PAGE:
05 May 2016

Research, Research, Research...

by Brian Thornton

So last week I went to New York for the Edgars, and took the opportunity to kill two birds with one stone. I was staying at the Grand Hyatt, just four blocks from the New York Public Library's famous central branch, and so I took the opportunity to do some research on a cache of papers the NYPL now owns.


The collection I needed to look at were from the personal papers of John C. Spencer–a career politician from western New York state served in President John Tyler's cabinet, first as War secretary, then as Treasury secretary. The son of a speaker of the New York state assembly, Spencer was more than just the scion of a political dynasty. In fact he was a man of letters, and instrumental in shaping the first American publication of Alexis de Tocqueville's seminal work, Democracy in America.

He was also the father of Midshipman Phillip Spencer–a drunken wastrel drummed out of two different colleges before he turned 16–and the only U.S. naval officer hanged for mutiny.
John Canfield Spencer
 When the U.S.S. Somers, the ship from whose yard arm his son had been hanged at sea a month earlier pulled into New York harbor, Spencer attempted to have the captain, one Alexander Slidell MacKenzie (brother of future Louisiana senator and eventual Confederate peace commissioner John Slidell), put on trial for murder in connection with the death of his son.

MacKenzie requested and got a summary court martial in front of a jury composed entirely of navy captains (who would never convict him). He was acquitted, and double jeopardy attached, thus Spencer's attempts to get MacKenzie arraigned on a murder charge in a New York court ultimately came to nothing.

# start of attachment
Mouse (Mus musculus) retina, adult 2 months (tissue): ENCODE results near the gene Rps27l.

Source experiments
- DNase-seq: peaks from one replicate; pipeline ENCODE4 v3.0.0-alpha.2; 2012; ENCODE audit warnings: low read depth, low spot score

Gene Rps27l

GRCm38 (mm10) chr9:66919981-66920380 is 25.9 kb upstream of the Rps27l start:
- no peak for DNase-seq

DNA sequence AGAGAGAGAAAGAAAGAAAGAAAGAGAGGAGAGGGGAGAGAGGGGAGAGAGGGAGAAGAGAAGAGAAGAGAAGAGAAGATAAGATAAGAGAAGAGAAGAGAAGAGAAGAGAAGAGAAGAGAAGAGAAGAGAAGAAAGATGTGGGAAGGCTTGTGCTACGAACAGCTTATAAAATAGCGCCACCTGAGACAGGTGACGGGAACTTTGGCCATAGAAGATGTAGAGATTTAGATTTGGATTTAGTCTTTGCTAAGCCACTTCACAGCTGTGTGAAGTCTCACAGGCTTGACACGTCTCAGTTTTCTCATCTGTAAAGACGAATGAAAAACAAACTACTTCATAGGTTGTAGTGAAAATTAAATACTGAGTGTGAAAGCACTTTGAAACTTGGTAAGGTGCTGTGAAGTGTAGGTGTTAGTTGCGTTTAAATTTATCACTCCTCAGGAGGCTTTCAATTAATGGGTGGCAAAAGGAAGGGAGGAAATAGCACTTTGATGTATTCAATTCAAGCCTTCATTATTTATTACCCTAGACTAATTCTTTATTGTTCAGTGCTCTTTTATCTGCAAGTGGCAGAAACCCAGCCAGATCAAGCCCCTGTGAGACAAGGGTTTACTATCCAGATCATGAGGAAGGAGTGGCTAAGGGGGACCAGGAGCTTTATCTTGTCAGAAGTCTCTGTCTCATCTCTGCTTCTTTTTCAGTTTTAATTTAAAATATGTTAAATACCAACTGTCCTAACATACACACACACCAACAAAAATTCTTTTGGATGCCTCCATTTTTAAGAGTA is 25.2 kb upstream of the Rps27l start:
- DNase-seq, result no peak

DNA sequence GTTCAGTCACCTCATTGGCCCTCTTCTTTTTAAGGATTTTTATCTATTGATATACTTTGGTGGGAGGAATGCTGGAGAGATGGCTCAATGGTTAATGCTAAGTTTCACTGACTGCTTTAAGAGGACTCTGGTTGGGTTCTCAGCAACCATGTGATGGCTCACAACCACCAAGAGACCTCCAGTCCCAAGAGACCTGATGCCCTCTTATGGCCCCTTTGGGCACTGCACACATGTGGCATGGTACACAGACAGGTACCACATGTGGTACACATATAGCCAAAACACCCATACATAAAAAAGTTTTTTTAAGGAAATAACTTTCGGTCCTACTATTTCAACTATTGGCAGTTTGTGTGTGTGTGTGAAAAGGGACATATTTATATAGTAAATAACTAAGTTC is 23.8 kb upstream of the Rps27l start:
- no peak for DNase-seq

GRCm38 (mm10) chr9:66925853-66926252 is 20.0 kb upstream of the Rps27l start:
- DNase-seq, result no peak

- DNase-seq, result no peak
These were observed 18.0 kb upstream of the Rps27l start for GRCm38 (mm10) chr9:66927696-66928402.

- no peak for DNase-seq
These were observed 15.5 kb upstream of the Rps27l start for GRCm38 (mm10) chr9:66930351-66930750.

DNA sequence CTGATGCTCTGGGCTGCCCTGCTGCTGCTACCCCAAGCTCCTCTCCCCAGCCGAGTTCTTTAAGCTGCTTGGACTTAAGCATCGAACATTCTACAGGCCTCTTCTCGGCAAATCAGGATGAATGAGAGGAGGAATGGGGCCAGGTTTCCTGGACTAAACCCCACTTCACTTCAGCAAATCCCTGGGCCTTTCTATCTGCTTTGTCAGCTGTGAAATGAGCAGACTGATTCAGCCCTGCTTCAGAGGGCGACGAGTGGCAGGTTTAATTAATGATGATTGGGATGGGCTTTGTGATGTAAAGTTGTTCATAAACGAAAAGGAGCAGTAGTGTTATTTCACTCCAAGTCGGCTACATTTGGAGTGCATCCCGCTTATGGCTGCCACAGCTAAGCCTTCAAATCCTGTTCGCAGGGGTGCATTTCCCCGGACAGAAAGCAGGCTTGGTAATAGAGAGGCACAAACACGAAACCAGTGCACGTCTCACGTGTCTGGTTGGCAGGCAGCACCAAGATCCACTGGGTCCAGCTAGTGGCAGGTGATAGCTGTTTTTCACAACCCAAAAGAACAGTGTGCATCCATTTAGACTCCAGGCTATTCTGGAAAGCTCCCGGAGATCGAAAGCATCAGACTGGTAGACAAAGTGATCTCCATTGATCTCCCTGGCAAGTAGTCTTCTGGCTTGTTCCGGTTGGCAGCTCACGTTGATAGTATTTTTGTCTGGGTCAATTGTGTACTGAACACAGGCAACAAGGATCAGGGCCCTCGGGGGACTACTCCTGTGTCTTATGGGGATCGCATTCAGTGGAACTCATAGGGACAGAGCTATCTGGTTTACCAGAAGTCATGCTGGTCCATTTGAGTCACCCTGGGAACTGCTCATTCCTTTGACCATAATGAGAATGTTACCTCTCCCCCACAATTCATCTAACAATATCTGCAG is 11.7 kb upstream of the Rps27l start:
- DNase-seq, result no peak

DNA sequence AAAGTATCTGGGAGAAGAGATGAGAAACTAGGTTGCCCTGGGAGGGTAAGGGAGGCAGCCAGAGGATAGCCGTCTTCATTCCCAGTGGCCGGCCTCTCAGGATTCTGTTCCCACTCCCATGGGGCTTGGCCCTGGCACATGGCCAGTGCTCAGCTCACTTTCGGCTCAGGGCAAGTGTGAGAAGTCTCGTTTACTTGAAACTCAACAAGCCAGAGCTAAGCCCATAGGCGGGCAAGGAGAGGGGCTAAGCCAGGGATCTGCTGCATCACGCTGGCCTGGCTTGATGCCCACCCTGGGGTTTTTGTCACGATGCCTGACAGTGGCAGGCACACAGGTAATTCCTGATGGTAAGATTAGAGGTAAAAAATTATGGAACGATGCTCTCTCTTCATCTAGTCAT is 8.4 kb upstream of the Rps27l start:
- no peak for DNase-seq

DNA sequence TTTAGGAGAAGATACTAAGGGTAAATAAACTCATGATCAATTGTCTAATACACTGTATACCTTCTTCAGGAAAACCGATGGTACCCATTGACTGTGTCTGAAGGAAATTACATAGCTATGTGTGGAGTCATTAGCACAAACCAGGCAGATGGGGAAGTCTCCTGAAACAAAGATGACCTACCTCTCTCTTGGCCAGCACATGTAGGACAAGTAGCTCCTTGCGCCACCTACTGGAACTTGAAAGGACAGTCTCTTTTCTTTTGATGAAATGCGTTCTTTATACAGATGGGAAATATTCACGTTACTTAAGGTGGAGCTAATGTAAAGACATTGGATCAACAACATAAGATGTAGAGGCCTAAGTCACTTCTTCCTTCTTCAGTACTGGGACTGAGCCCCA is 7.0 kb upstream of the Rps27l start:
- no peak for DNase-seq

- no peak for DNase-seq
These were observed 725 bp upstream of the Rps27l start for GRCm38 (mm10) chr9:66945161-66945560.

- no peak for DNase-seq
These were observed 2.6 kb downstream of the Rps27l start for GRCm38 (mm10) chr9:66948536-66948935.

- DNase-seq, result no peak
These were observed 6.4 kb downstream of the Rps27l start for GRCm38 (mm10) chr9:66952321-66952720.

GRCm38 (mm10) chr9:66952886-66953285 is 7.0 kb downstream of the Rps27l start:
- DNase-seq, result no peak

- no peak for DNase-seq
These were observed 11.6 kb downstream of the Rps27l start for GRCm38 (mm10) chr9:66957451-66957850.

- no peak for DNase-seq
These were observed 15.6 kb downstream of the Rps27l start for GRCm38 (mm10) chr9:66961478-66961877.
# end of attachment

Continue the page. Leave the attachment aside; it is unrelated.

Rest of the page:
(On an interesting side note, MacKenzie's first lieutenant was a fellow named Guert Gansevoort. Gansevoort was a native New Yorker, who told his first cousin about the whole affair. That cousin, the writer Herman Melville, later fictionalized the story of the Somers Affair in his novella Billy Budd.)

The man responsible for (reluctantly) granting MacKenzie's request was Spencer's colleague in Tyler's cabinet, Naval secretary Abel P. Upshur. To say that this turn of events made things awkward between the two men was an understatement. They actually came to blows during a cabinet meeting, with Upshur breaking a stool over Spencer's head.

So John C. Spencer, a complex man, with an interesting story. This is just the tip of the iceberg of what I'd already learned about him before getting access to his personal papers last week. Tune in next time to see what I learned about this fascinating man here:

The Brooke Russell Astor Reading Room–Repository of a cache of John C. Spencer's personal papers.

4 comments:

janice law said...

A fascinating sidelight on the genesis of Billy Budd!

Eve Fisher said...

I knew there'd be a connection to the USS Princeton! Abel Upshur is back; Keep us posted!

Leigh Lundin said...

Funny, a few hours ago, I was telling a friend about press gangs. I'd largely forgotten Billy Budd and the ironically named Rights of Man as it metaphorically sails away.

Our school library contained a number of sea stories such as Richard Henry Dana's Two Years Before the Mast. I certainly don't recall which Billy Budd edition I'd read, so it was good to make a review.

I look forward to the next installment.

Dixon Hill said...

I envy your opportunity to enjoy the NYPL, buddy. And that's a fascinating bit of history!